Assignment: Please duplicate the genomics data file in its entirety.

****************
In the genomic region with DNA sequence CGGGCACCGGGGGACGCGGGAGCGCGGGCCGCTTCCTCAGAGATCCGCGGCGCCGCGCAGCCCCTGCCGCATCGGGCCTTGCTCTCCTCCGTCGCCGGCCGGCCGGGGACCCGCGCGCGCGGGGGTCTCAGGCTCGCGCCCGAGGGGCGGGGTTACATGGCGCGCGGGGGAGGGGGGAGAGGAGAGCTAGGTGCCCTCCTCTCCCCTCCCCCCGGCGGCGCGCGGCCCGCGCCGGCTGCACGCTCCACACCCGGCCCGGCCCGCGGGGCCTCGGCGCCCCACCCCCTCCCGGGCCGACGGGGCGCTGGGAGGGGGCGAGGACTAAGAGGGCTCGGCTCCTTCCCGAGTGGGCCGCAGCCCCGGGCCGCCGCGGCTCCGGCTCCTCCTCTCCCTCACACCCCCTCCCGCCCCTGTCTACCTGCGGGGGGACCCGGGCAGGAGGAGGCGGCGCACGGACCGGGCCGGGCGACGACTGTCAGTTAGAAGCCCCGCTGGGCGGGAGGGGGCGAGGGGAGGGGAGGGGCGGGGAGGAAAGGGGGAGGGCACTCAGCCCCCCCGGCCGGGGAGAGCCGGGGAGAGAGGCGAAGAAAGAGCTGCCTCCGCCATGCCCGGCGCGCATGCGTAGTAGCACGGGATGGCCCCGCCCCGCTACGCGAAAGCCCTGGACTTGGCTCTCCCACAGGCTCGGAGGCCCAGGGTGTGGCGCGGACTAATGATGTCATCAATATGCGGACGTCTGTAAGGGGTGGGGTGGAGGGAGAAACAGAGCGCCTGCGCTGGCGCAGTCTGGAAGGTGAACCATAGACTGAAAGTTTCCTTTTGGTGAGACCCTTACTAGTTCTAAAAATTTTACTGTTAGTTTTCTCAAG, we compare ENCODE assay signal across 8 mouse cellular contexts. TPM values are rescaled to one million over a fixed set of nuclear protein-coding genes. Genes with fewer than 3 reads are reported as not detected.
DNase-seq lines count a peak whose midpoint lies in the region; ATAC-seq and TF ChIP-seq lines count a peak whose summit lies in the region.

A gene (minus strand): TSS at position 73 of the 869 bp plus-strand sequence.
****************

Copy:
In the genomic region with DNA sequence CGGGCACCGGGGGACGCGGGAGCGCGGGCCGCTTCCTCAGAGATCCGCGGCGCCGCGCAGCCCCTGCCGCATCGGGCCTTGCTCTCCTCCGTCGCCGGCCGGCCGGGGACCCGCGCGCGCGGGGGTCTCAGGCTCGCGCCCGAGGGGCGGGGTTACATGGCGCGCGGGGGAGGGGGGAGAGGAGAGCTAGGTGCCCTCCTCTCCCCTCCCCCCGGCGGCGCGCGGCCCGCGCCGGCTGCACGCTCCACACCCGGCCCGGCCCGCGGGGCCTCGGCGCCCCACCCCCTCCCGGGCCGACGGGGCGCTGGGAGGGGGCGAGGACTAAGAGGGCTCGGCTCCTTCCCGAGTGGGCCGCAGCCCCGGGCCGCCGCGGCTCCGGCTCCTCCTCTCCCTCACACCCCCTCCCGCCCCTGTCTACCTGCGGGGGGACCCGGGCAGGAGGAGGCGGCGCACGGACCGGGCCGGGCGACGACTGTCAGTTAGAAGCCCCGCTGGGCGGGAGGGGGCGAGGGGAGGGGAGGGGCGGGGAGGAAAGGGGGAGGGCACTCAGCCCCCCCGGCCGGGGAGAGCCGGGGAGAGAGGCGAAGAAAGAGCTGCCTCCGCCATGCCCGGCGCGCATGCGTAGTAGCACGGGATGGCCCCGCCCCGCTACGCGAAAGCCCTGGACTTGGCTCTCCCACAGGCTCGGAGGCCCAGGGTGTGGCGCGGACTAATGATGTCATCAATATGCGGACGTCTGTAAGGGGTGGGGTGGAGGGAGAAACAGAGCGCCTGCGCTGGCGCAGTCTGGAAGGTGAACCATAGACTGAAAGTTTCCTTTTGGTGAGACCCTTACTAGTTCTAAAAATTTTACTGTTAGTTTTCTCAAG, we compare ENCODE assay signal across 8 mouse cellular contexts. TPM values are rescaled to one million over a fixed set of nuclear protein-coding genes. Genes with fewer than 3 reads are reported as not detected.
DNase-seq lines count a peak whose midpoint lies in the region; ATAC-seq and TF ChIP-seq lines count a peak whose summit lies in the region.

A gene (minus strand): TSS at position 73 of the 869 bp plus-strand sequence.